And to my friend, I really hope you lived a life longer enough to have your own happy ending. Your time wasn't done yet. May your soul rest in peace.

Monday, June 13, 2016

On Turning 25: Work In Progress.

By Sunaina Patnaik at Monday, June 13, 2016 4 comments

I turned 25 a little over a week ago. Which is the age for the new midlife crisis, by the way. Funnily enough, I am not very thrilled about it. I might have crossed yet another milestone with the most important people by my side, but the fact that I am turning older is catching up with me. I know 25 is not too old. A writer I know was telling me that turning 30 is far worse. But I am not anticipating the worst yet.

When I was 17, I badly wanted to turn 18. I wanted to belong to the adults club, be eligible to vote and to make my choices. But being my parents' kid, I now realize that making choices and doing things at my accord is still a luxury that I am never receiving. Even at 25.

I thought it was just me, who wanted to do everything, just everything before I turned a certain age. The obsession with remaining young and being able to do myriad things simultaneously isn't something that is mine alone. A lot of us believe that youth is the elixir of our lives. We talk about our college days with a spark in our eyes, nonetheless with a twinge of regret in our voice. "Oh, I wish I did a lot more than what I did when I was in college!" "Everything amazing in my life happened only when I was in my final semester." "I should have fallen in love when I was a teenager." "Life was so easier at 18." These are some of the most common things I hear my friends uttering. Like I already said, mid-life crisis is the new quarter-life crisis. My mother keeps saying that I was a six-year-old child when she was twenty-five and that she had bigger responsibilities in life - like managing a menace of a kid, and taking care of the entire household. (Thank God that our generation has exponentially transformed. We make our lives first before being a part of others lives.) I do not want to dwell on it much, actually, but the previous generations were neither obsessed with remaining young nor were they wary of responsibilities. They, in fact, wanted to grow old pretty fast. Being young, or let me put it this way, being recklessly young is a charming phase of our lives. It is probably one of the fewest phases of life where we are taken care of yet have the freedom to get away with most of our faults claiming that we are still young. Such are the conundrums of life!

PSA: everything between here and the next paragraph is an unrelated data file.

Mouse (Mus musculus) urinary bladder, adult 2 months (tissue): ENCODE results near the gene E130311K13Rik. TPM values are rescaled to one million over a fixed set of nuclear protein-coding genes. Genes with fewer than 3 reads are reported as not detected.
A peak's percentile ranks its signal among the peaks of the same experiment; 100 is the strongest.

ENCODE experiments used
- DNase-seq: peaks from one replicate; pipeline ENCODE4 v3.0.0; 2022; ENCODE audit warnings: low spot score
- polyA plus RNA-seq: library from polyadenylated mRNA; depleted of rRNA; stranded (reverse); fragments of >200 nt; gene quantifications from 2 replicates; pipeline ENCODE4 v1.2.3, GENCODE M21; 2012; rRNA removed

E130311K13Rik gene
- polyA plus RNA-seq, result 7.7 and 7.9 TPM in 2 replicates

The other impediment of growing older is that you begin to count your achievements. On a regular day, I am quite complacent with where I am, though I dream high and push myself a little more each day. But during my birthday, I freak out. I fill my head with inane thoughts. Always wondering if I am enough. If I am going to make it big someday. If I am ever going to see all the places I want to, be more and do more. I guess, after 25, your birthdays are pretty much a reality checker for you.

This birthday has been slightly different. It has not just given me a list of things to accomplish, it has done a lot more. It reminded me that I do not have to rush and fall flat in a hurry. I can walk firmly, enjoying the breeze and the bougainvillea trees around me. That I can stop and stare at the things that catch my gaze, and that I can surely spend my time reading more to grasp the splendour of words and Literature in a more pronounced manner. That I can keep moving forward as long as I am going somewhere. And more importantly, that I am a work in progress and there is a long way to go. Lots of miles to walk. Lots of stories to tell. Lots of lives to live.

Being 25 made me recognize that I'm just a work in progress!

Wednesday, June 08, 2016

Meant to Be.

By Sunaina Patnaik at Wednesday, June 08, 2016 0 comments

He sat across her in the coffee shop in a bookstore.
No one really knew what came first - the coffee shop or the bookstore.
Blissfully ignorant of the great world around him, he gulped down rounds of mojitos while mocking her love for books.
The world around him slowly transformed.
They parted ways.
She turned cold. And he, a stranger.
She moved across the world and found a new coffee shop with no bookstore.
He wandered off to a land where no one really valued books. Just like him.
Things evolved. People metamorphosed.
But the bookstore and the coffee shop still stood beside each other.
Years later, unmoved even by the biggest tribulations and renewals around them.
Some things are just meant to be, aren't they?